Camera Position 63 : Beauty and Background

What is an “arts background”? Whether we know it or not, I think we all have one. Having a background in creativity is about synthesizing things that we already know and combining them with new things that we learn to come up with wholly new ideas.

Venice, Sunrise - Photograph by Jeff Curto

Venice, Sunrise – Photograph by Jeff Curto
(click for a larger view)

10 thoughts on “Camera Position 63 : Beauty and Background”

  1. Welcome back Jeff – I’ve really missed your stimulating presentations & this one certainly didn’t disappoint. The idea of “Beauty in Photography” is one to which many of us aspire, but find it hard to pin-down. For me, your images of hands on stone do this so well & are a real treat to the eyes and to the imagination.

    Please keep coming with this kind of material as it’s so enthusing.

    Thanks again for your hard work on the pcasts.

    Best wishes


  2. Thanks, Roger…

    It’s been a wild-and-wooly winter and spring for me… thanks for hangin’ in while I was away.

    Thanks, too, for the kind words about the work. I sure do love doing it!


  3. Jeff – I’m a new listener (found you via the Photocast Network). I want to thank you for putting together such great material. Along with some wonderful photos which make me want to take a trip to Italy.

    I’m not “artistically inclined” being far too technical and left brained. But I acquired a point and shoot digital camera, started taking some pictures for posting on my blog, whereupon I promptly ran across the “old eyes” problem – in that I can’t see the darned LCD at all clearly. In other words I point, frame the picture I want to take, try to let it auto focus, then shoot and pray – with varying results.

    This led me to looking into DSLR’s – which appear to have tiny viewfinders until one gets to the higher end cameras… this led me to looking into “How” cameras worked, some of which I do remember from the days of using our old Pentax K1000, (as I research the type of camera I want to buy – haven’t got it yet). Which led me to the realization that I wasn’t even thinking about the picture itself! (I get so caught up in the technical part of it – I forget the end product)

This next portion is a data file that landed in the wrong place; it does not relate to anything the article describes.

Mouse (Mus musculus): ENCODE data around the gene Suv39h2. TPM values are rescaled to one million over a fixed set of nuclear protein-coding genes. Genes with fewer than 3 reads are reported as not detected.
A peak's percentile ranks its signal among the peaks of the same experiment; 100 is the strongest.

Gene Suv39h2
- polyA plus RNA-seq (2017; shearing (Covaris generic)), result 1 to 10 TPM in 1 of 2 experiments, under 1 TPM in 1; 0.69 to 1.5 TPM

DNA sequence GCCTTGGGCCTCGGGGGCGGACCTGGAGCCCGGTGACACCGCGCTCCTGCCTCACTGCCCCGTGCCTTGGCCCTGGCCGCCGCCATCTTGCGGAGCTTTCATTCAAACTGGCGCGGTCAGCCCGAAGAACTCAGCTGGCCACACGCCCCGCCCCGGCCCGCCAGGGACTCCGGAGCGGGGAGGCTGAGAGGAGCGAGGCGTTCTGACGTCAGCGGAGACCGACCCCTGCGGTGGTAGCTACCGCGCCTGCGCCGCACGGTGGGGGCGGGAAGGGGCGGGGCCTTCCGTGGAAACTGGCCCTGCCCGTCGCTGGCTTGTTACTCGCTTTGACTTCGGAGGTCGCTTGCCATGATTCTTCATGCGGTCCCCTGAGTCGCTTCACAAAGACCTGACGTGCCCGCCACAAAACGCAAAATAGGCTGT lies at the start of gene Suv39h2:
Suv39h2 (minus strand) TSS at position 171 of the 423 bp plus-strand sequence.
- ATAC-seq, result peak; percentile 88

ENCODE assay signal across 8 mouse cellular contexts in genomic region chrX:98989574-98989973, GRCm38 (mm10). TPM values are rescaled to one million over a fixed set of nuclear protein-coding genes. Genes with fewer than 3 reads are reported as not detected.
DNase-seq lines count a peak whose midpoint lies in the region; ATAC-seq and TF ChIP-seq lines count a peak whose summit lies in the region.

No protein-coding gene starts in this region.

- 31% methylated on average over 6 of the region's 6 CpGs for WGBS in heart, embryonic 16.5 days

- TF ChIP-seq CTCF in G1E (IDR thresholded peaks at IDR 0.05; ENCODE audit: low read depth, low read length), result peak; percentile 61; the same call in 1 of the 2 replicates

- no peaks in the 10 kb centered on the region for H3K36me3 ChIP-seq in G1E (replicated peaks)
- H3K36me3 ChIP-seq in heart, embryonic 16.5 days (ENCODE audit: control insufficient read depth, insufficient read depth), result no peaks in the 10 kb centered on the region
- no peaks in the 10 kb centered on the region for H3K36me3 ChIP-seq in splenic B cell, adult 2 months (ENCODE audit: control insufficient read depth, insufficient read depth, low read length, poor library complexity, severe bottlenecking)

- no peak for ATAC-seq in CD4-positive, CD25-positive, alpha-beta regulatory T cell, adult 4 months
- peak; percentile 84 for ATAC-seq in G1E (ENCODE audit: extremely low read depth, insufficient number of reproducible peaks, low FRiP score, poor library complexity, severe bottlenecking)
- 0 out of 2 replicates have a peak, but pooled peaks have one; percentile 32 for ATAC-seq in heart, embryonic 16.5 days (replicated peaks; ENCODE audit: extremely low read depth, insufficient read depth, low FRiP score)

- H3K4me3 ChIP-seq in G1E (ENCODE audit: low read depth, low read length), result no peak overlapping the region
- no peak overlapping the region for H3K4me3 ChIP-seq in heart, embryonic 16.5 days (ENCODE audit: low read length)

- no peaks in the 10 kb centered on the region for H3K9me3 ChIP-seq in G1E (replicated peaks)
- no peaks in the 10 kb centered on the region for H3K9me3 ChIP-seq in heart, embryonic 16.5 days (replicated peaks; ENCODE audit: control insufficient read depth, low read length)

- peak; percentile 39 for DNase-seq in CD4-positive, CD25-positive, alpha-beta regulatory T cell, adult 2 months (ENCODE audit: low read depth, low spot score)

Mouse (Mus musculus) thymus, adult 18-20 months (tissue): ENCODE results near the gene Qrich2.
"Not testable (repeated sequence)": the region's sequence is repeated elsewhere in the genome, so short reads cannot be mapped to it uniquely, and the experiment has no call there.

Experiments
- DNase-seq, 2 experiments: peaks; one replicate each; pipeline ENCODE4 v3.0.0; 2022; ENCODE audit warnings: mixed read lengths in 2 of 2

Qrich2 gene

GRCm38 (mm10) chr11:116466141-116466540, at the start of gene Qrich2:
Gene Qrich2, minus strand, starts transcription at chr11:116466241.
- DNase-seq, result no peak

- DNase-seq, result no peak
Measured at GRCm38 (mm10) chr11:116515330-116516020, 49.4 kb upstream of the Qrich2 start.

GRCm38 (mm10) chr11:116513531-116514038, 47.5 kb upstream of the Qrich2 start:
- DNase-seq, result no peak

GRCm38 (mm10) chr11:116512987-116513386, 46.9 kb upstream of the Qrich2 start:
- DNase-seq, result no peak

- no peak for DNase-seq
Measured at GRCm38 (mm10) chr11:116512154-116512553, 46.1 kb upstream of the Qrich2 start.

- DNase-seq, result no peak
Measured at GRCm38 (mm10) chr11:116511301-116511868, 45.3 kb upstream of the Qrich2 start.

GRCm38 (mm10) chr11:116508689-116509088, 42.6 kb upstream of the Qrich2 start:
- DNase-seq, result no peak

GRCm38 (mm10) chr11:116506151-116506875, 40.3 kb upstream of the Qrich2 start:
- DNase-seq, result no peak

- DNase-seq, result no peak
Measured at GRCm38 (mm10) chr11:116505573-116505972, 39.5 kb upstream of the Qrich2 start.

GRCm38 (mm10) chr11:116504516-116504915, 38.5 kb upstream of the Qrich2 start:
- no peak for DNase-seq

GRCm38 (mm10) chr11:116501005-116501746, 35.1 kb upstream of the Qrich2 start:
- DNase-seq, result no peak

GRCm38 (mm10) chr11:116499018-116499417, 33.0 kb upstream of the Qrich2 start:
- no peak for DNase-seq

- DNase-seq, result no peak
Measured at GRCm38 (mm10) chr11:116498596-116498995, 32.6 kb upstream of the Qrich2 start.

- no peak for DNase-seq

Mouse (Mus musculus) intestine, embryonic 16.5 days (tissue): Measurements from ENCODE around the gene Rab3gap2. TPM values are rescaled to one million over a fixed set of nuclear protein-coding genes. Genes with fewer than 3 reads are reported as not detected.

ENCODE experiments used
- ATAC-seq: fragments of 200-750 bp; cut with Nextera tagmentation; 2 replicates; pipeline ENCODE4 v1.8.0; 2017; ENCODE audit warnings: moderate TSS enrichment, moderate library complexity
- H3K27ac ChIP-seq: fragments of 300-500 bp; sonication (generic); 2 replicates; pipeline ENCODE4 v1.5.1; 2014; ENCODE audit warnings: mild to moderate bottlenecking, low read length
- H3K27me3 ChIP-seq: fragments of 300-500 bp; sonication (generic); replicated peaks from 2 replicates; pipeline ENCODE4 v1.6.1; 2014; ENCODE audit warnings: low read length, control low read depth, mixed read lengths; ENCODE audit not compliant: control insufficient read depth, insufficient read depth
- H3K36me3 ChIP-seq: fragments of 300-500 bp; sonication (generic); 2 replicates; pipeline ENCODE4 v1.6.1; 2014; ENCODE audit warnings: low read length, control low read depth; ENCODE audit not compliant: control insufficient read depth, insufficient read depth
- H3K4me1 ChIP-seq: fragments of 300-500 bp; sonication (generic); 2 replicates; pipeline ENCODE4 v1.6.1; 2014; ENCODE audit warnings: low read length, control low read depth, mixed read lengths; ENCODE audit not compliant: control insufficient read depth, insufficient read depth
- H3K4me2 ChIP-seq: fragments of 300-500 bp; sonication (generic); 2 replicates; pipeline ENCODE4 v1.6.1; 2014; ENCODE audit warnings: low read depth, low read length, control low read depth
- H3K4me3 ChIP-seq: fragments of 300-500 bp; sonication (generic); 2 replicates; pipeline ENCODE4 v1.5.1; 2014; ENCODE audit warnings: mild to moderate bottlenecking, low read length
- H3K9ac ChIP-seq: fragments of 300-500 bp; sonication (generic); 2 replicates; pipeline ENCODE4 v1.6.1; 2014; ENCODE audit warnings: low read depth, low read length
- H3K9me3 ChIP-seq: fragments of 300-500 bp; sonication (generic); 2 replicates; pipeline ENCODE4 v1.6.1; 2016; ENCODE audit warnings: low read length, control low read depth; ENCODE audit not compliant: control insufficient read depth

So (after all that wordiness) I am very happy to have found your site, I’m downloading some of the older podcasts – and only just today heard the “Zone” podcasts. I’m looking forward to checking out the pdf’s that you have so kindly provided. I like the concept in this podcast about relating what is read with the visuals to create your own concept which stays with you. This works well in my type of thinking

    I will never be an artist – but, if I’m going to take photographs, I would at least like it to be worth the trouble when I finally get to the finished photo. I have lots of things to learn so it should be many fun hours.

  4. Hi, Teresa;

    “Never Say Never.”


    I think you have to assume that you’ll be the best photographer you can be. If art ends up happening, so much the better. I think, frankly, that art happens when people put passion for subject together with the technical & visual expertise to express that passion in a way that it becomes universal.